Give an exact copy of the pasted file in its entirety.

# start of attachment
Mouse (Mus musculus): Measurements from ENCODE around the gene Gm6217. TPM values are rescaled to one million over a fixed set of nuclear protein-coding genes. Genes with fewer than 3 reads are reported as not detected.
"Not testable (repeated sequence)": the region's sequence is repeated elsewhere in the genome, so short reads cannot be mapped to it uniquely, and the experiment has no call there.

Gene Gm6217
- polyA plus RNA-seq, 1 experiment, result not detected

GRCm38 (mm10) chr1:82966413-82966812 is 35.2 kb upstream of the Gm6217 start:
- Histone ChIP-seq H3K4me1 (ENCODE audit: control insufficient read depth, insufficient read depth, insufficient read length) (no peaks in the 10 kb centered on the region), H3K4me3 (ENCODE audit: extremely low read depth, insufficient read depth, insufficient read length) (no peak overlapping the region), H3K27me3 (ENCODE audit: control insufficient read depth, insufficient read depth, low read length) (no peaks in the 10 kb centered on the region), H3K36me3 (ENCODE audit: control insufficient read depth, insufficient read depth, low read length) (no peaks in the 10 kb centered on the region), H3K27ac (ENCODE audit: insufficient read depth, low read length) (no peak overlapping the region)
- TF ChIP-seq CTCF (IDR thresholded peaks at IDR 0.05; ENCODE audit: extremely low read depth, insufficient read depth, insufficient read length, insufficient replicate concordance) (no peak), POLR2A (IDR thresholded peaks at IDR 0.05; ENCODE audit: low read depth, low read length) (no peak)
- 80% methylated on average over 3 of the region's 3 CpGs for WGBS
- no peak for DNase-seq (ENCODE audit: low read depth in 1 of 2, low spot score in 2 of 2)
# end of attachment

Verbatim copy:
Mouse (Mus musculus): Measurements from ENCODE around the gene Gm6217. TPM values are rescaled to one million over a fixed set of nuclear protein-coding genes. Genes with fewer than 3 reads are reported as not detected.
"Not testable (repeated sequence)": the region's sequence is repeated elsewhere in the genome, so short reads cannot be mapped to it uniquely, and the experiment has no call there.

Gene Gm6217
- polyA plus RNA-seq, 1 experiment, result not detected

GRCm38 (mm10) chr1:82966413-82966812 is 35.2 kb upstream of the Gm6217 start:
- Histone ChIP-seq H3K4me1 (ENCODE audit: control insufficient read depth, insufficient read depth, insufficient read length) (no peaks in the 10 kb centered on the region), H3K4me3 (ENCODE audit: extremely low read depth, insufficient read depth, insufficient read length) (no peak overlapping the region), H3K27me3 (ENCODE audit: control insufficient read depth, insufficient read depth, low read length) (no peaks in the 10 kb centered on the region), H3K36me3 (ENCODE audit: control insufficient read depth, insufficient read depth, low read length) (no peaks in the 10 kb centered on the region), H3K27ac (ENCODE audit: insufficient read depth, low read length) (no peak overlapping the region)
- TF ChIP-seq CTCF (IDR thresholded peaks at IDR 0.05; ENCODE audit: extremely low read depth, insufficient read depth, insufficient read length, insufficient replicate concordance) (no peak), POLR2A (IDR thresholded peaks at IDR 0.05; ENCODE audit: low read depth, low read length) (no peak)
- 80% methylated on average over 3 of the region's 3 CpGs for WGBS
- no peak for DNase-seq (ENCODE audit: low read depth in 1 of 2, low spot score in 2 of 2)